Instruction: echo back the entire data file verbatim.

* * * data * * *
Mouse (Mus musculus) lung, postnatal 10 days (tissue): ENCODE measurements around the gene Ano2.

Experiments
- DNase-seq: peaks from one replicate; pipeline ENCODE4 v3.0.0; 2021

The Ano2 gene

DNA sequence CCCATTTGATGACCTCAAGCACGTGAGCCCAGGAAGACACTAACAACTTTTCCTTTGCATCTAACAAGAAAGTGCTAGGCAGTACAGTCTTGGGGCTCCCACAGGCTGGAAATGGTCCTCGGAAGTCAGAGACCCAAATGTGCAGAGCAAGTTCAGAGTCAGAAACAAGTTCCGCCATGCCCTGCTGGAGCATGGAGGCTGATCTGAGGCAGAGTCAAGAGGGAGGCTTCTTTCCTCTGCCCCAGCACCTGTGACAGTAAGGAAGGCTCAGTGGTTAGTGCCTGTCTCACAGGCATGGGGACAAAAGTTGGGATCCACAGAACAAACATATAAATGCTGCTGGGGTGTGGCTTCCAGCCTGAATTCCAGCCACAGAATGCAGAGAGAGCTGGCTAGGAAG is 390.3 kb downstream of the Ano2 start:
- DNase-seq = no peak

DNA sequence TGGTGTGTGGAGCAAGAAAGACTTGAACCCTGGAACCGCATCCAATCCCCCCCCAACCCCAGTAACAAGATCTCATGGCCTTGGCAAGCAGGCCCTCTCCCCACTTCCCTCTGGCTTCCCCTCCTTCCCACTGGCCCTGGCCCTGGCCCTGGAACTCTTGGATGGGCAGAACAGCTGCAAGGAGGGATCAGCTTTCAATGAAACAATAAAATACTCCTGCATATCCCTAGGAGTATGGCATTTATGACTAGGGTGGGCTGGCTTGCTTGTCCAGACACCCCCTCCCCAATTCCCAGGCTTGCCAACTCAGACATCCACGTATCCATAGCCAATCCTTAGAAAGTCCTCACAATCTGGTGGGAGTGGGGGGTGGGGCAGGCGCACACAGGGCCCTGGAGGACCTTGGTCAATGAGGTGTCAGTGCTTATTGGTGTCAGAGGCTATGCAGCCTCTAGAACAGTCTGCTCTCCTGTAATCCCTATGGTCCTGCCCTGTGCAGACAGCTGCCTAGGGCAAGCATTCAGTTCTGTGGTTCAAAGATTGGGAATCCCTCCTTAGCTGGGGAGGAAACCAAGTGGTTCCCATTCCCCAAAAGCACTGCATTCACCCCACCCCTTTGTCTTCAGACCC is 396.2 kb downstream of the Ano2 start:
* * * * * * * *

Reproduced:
Mouse (Mus musculus) lung, postnatal 10 days (tissue): ENCODE measurements around the gene Ano2.

Experiments
- DNase-seq: peaks from one replicate; pipeline ENCODE4 v3.0.0; 2021

The Ano2 gene

DNA sequence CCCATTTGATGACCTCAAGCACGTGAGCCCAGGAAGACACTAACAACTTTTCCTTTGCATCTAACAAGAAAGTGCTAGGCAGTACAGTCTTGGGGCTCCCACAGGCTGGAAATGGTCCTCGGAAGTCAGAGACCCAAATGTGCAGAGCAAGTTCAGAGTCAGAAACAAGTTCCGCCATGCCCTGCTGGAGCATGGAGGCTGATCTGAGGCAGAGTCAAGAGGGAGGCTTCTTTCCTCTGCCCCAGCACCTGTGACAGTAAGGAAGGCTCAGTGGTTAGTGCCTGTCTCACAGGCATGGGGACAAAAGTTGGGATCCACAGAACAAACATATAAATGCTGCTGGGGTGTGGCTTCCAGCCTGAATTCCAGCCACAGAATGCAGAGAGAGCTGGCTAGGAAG is 390.3 kb downstream of the Ano2 start:
- DNase-seq = no peak

DNA sequence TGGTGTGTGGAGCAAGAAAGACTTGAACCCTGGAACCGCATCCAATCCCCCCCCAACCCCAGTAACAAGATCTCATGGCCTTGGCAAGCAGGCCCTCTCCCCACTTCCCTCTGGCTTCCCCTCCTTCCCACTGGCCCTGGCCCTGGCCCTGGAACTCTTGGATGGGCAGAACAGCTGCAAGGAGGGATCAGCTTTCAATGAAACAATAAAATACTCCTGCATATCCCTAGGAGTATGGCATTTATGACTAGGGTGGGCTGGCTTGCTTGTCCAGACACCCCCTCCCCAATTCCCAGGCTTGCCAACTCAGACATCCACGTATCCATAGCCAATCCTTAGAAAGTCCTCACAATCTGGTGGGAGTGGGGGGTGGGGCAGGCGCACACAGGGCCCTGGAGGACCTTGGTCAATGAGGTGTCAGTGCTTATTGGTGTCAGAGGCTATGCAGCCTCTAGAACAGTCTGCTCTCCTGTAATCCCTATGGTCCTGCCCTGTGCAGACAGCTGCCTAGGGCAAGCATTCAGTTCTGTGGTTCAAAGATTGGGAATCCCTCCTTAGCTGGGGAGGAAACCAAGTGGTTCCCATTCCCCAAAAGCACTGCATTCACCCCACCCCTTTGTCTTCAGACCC is 396.2 kb downstream of the Ano2 start: